Automation Fair / Flow

Lima upgrades treatment system with server, software

By Jim Montague

Nov 18, 2019

Sponsored by Rockwell Automation

When the U.S. Environmental Protection Agency (EPA) asked the City of Lima, Ohio, to reduce its discharges to the local Ottawa River to just five per year, the utility knew it needed to increase flow through its wastewater treatment plant (WWTP), and modernize its old control system with help from Rockwell Automation's PlantPAx process control platform.

"We service about 30,000 customers within our city limits, as well as other surrounding communities and several local businesses, including General Dynamics, Proctor & Gamble, Husky refinery, and many local hospitals and service industries," said Matt Fiedler, IT programmer and process control specialist, City of Lima. "All our water comes from four above-ground reservoirs with about 14.5 billion gallons of available water. In 1973, the plant was expanded to an average dry-weather flow capacity of 18.5 million gallons per day (MGD), with a peak flow of 53 MGD. Our latest project was upgrading the headworks at the front of the plant to support 70 MGD, as well as the DCS upgrade to achieve this flow."

Fiedler presented "Wastewater treatment modernization and digital transformation" at the Rockwell Automation Process Solutions User Group (PSUG) meeting before the opening of Automation Fair 2019 this week at McCormick Place in Chicago. This upgrade project was achieved with help from system integrator Commerce Controls Inc. (CCI) and Stratus Technologies.

Requirements drive goals     

Fiedler reported that Lima's wastewater infrastructure also consists of 32 lift stations, three underground gate structures, five combined sewer overflow (CSO) structures, and five radio repeater sites.

"Our mandated goals from the EPA included decreasing CSO discharge events into the river to five per year; increasing WWTP capacity from 55 MGD to 70 MGD during peak wet weather; adding wet weather maximization at the plant level to treat as much as possible during big rain events; and upgrading our storm sewer overflow (SSO) basins," explained Fiedler. "Consequently, our process control goals were bringing our distributed control system (DCS) up to industry standards by replacing old 'spaghetti code' and streamlining our HMI screens; upgrading our remote lift stations with new PLC panels and radio telemetry; separating WWTP and WTP radio communications; replacing aging and failing PLCs at the WWTP; and creating a control standard that all future projects could follow."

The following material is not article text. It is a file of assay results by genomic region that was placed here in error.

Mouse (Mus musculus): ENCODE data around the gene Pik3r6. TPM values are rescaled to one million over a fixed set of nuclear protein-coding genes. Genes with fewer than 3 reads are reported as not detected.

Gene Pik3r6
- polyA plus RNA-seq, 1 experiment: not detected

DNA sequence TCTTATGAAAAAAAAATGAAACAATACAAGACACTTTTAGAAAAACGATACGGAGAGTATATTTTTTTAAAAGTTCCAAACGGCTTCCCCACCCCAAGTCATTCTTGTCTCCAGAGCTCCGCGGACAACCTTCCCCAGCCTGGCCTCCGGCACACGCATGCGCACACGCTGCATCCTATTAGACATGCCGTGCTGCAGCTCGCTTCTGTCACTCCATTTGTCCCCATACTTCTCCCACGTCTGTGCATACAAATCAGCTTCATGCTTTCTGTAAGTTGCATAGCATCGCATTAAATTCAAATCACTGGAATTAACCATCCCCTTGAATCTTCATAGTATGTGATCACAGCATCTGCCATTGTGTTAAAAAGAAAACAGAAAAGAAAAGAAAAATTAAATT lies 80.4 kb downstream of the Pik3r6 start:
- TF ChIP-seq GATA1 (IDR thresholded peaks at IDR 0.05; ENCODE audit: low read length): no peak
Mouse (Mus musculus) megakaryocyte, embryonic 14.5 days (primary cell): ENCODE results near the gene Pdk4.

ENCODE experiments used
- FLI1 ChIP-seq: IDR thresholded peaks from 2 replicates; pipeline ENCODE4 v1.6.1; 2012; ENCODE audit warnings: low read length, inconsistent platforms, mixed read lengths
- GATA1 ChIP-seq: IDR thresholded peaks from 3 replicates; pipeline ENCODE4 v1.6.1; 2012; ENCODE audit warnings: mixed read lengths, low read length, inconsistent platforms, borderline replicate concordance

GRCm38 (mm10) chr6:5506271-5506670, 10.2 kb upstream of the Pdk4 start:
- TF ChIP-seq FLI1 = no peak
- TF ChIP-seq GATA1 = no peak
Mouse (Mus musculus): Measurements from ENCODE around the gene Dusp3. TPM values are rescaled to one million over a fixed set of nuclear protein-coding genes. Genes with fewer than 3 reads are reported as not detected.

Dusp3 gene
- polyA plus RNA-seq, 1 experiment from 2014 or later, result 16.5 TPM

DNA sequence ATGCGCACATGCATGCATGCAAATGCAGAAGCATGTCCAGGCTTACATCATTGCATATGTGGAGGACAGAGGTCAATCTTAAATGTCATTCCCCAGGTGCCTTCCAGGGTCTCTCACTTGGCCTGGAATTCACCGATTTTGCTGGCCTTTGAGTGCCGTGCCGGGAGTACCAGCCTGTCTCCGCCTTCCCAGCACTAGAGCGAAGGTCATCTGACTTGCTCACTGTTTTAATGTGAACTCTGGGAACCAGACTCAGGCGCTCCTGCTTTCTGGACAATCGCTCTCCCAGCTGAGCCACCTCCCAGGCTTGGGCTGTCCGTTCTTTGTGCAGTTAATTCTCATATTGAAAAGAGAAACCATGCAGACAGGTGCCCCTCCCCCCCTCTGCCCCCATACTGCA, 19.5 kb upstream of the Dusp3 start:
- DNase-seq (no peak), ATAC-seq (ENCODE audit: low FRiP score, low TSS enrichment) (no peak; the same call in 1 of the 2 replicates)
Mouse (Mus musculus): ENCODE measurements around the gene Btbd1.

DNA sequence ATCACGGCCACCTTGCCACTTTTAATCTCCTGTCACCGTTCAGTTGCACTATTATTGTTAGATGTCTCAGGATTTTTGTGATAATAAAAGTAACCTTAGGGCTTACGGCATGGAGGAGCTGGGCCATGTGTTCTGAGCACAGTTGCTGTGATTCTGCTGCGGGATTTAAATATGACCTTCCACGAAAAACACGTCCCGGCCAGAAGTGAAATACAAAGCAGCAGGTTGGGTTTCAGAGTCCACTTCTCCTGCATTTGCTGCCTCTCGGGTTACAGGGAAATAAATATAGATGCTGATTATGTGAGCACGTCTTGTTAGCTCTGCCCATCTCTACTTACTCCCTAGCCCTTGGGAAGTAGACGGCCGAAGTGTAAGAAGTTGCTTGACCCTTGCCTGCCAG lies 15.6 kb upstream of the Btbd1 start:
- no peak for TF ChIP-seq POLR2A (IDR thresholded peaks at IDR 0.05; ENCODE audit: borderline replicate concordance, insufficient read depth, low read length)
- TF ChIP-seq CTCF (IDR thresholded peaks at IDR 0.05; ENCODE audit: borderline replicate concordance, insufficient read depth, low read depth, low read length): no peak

In part due to his IT background, Fiedler reported that Lima also sought to upgrade its 20-year-old, fiber-optic network with a new ring, adopt a fault-tolerant server to maintain uptime, add new switches in its PLC cabinets, virtualize all new servers, add backup and recovery functions, and improve plant-level and network security. So far, the utility has implemented eight virtual machines (VM), nine Stratix switches, and an ftServer from Stratus, all for about $46,000.

On the infrastructure side, Lima is also building a 13-MG CSO basin, fixing underground CSO gates to regulate maximum flow, and rebuilding the head of its plant to reach its 70-MGD goal. Because its plant is landlocked, however, Fiedler added that the $46-million CSO basin and its three tanks are being built beneath an open field owned by the municipality. He reported this phase of the project is about three-quarters completed.

Radios, server aid software

To revamp its process control software and upgrade its communications, Fiedler added that, "We looked into our options, and settled on PlantPAx because it's an industry-standard that would let us get outside support, if needed. Plus, having one go-to supplier would help eliminate any cross-platform incapability, and would speed up integrating our hardware and software. We also went with Rockwell Automation's swing-arm conversions, which were quicker and saved on downtime."

In addition to PlantPAx, Lima deployed Rockwell Automation Factorytalk Historian software, FactoryTalk AssetCentre software, and FactoryTalk VantagePoint software. "These solutions give us better data collection and display," said Fiedler. "We didn't have this luxury before. The old way took hours to extract data. Now, we can do it in minutes."

Likewise, Fiedler added that Lima can collect and distribute data from its newly enabled wastewater system because it also upgraded its communications with GE MDS Orbit radios for telemetry. "They're also allowing us to run IP and serial communications with the old system until our conversion is complete, which makes getting the new stations coming online seamless," said Fiedler. "The new radios also allow us to work at home more. Instead of driving 40 minutes, working for 10 minutes, and driving 40 minutes back, we can now do many tasks in just 10 minutes."

Fiedler added that the foundation for all these upgrades is the reliable ftServer from Status that was adopted as part of the overall upgrade. "We'd looked at building a multi-server setup, but this wasn't best route because it could have been three times as costly," he explained. "We found that Stratus servers were a no-brainer because they had a smaller footprint, as well as better fault tolerance support. We went with the ftServer FT4710 after using the sizing tool, and it's allowed us to house our eight VMs, which include our domain controller and historian server.

"In the two and a half years sine we installed them, we've had zero issues, plus they give us an added layer of backup and recovery. We've increased security with the help of FactoryTalk's administration console. We're also adding security cameras and access control soon, and during rain events, the cameras will allow operators to monitor tanks without having to leave their station."